Tom did end up beating me again, so here’s Tom’s professional stretching, or flailing about on the floor as I like to call it:

Flailing about

Flailing about

 

Oh s&*%!

It’d been going swimmingly well, I had completed some decent length training runs, had a fantastic day out at the Oakley 20 mile road race, and on Tuesday night, even carved a nice little chunk off of my 10 mile personal best.

Roll on to last night, and I had a shocker. It was meant to be another 10 miler after work – get in, quick tea, chill out for a bit, 5 miles on my tod, then 5 miles with my running buddy Tom.

It was more like a comedy of errors – ate too much, didn’t drink anything ,decided to paint the bathroom rather than chill out, ended up taking far too long on the decorating, so had to pelt it up the road to knock for Tom, and gave myself a stitch.

10 miles turned into 4, and it almost didn’t get past 2. What a complete and utter shambles. The only consolation, I guess, is that I know why it went bad.

Down to earth with a bump!

Then when I got home from work today, this was waiting for me:

MK Marathon Race Number

MK Marathon Race Number

Oakley 20 Mile Road Race Report

Ah, Oakley.  The race that never was.

I had this race in mind for a long time, I was even gifted the race entry fee by my lovely sister, Nicola, for my birthday back in February.  Unfortunately, but the time I got my finger out to enter the race, it was full.

I was gutted, but being a resourceful sort of chap, found the race organisers forum, and put myself on the transfer list.  I managed to get a transfer on from a lovely lady called Davina Willson, who has had to pull out of the race.  She’s running the London marathon in a couple of weeks for the Rhino Ark charity.  Her fundraising page is here if you’d like a look at this great cause:  http://www.justgiving.com/MissWillson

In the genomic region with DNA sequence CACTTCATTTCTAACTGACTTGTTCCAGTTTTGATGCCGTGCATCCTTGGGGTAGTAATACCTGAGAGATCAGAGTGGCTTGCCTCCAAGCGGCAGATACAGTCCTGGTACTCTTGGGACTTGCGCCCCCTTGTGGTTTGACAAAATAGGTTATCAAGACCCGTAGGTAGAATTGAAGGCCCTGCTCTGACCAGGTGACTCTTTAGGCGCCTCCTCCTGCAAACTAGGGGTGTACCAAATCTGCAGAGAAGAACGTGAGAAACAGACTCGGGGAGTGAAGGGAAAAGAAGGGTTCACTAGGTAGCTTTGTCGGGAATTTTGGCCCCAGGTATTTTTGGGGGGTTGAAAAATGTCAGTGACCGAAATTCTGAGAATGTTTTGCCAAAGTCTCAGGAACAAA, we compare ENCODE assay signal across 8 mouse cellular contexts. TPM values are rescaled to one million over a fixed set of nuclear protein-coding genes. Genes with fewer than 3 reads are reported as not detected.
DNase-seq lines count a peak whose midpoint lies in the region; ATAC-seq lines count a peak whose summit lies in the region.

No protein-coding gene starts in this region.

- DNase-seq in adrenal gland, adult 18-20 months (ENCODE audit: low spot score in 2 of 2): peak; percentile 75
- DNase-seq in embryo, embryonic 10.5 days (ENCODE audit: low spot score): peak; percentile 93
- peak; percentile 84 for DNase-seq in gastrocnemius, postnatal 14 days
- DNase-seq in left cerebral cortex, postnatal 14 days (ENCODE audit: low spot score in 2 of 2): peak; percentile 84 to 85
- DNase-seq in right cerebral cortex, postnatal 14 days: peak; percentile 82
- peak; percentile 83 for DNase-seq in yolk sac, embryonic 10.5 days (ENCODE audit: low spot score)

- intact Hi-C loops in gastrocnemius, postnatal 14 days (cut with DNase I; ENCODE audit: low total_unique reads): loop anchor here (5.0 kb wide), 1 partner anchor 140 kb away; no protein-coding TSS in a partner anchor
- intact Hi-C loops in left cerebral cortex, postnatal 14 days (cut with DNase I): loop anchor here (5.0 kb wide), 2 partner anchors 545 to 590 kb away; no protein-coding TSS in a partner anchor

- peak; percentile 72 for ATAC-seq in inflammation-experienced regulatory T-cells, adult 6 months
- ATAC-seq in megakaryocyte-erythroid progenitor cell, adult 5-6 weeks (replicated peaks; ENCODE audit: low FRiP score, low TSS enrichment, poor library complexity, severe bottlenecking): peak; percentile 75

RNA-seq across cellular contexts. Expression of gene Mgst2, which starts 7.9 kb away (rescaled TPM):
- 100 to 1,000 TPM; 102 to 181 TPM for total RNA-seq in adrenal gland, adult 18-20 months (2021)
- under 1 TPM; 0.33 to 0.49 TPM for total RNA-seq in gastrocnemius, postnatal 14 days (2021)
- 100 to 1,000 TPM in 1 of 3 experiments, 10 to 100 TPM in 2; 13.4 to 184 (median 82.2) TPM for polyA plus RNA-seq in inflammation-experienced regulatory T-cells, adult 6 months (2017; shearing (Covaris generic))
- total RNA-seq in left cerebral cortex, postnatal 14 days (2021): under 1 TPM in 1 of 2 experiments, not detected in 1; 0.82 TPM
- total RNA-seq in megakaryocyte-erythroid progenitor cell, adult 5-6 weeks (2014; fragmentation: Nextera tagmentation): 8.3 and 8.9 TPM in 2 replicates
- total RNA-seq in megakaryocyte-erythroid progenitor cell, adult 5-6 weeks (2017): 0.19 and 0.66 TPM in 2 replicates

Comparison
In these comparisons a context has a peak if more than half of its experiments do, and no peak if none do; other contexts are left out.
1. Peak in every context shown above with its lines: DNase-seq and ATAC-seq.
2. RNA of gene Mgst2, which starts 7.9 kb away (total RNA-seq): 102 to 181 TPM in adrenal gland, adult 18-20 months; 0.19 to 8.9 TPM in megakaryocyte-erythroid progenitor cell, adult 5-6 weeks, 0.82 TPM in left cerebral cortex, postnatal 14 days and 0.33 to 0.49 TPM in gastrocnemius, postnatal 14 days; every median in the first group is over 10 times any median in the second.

As I’m in marathon training myself, this was always going to be a training run.  A lot of people that I spoke to at Oakley today were running either London or the Milton Keynes marathon, so there were many people in the same boat as me.

Training has gone pretty well for this race.  It’s a couple of miles further than I’ve ever ran before, but I have been upping my distance steadily.

I got up, bright and early, had porridge, and a pint of water, and soon headed off.  It was quite cold compared to the warm weather we had been enjoying, so I donned my tights and compression top, and opted to be self sufficient water wise, and carry my CamelBak water carrier, with 1.5l of Stotfold’s finest tap water on board.

I arrived in Oakley early enough to get a decent parking spot, and headed into the school that was hosting race HQ, and sorted out the administration for the transfer.  I was downgraded from 837 to 1067.

The race HQ was buzzing, with loads of people around.  Most of the runners were club runners, but I’m used to this at the smaller races.  I must get around to joining my local club.  They all seem to be having a great time together.

Here’s a sneaky self portrait of me before the race.  If it looks like I’m nervous, there’s a good reason for that!

Image